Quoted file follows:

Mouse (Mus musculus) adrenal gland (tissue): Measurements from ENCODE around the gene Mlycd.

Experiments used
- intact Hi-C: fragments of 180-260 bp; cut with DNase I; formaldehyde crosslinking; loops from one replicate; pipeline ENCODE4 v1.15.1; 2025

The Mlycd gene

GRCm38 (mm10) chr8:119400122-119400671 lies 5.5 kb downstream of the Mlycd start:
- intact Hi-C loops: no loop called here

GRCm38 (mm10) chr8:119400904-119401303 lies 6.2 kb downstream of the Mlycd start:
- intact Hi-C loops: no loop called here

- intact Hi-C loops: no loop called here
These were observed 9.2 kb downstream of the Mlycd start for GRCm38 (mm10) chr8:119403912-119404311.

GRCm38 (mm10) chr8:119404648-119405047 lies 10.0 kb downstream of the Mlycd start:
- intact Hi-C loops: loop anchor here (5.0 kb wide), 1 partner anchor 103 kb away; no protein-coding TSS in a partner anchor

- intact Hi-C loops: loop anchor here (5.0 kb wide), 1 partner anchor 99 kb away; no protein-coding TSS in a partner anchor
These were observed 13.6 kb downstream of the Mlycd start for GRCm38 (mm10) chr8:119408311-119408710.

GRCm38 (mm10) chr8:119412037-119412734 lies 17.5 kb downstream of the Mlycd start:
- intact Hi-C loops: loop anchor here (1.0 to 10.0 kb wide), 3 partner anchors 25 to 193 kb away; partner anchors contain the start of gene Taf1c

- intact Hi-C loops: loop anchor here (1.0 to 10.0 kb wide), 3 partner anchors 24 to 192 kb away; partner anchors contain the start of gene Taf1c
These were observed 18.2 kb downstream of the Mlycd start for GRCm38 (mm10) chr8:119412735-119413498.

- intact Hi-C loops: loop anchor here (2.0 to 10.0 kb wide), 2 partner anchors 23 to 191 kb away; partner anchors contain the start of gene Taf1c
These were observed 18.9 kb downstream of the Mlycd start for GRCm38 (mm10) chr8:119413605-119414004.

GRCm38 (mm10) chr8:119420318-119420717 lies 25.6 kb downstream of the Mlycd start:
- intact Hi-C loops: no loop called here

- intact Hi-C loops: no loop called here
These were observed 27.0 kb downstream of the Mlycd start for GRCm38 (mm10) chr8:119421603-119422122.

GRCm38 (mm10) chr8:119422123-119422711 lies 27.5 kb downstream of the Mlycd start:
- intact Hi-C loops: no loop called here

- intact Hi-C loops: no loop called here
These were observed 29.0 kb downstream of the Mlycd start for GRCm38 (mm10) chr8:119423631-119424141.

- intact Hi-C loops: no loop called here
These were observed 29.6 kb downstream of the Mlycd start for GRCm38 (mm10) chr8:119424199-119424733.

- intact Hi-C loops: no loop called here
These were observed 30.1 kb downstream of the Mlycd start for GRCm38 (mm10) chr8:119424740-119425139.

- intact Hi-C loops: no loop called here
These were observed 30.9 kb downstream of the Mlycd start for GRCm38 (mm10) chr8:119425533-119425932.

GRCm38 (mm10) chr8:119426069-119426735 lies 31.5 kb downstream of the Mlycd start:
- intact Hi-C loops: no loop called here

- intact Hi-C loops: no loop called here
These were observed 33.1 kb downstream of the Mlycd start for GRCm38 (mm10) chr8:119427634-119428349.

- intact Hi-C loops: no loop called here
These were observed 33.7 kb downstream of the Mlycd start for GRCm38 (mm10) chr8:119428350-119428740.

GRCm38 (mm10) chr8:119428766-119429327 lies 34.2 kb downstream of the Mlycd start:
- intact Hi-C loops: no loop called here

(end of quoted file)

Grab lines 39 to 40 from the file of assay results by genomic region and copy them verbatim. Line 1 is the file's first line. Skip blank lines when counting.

- intact Hi-C loops: no loop called here
These were observed 33.7 kb downstream of the Mlycd start for GRCm38 (mm10) chr8:119428350-119428740.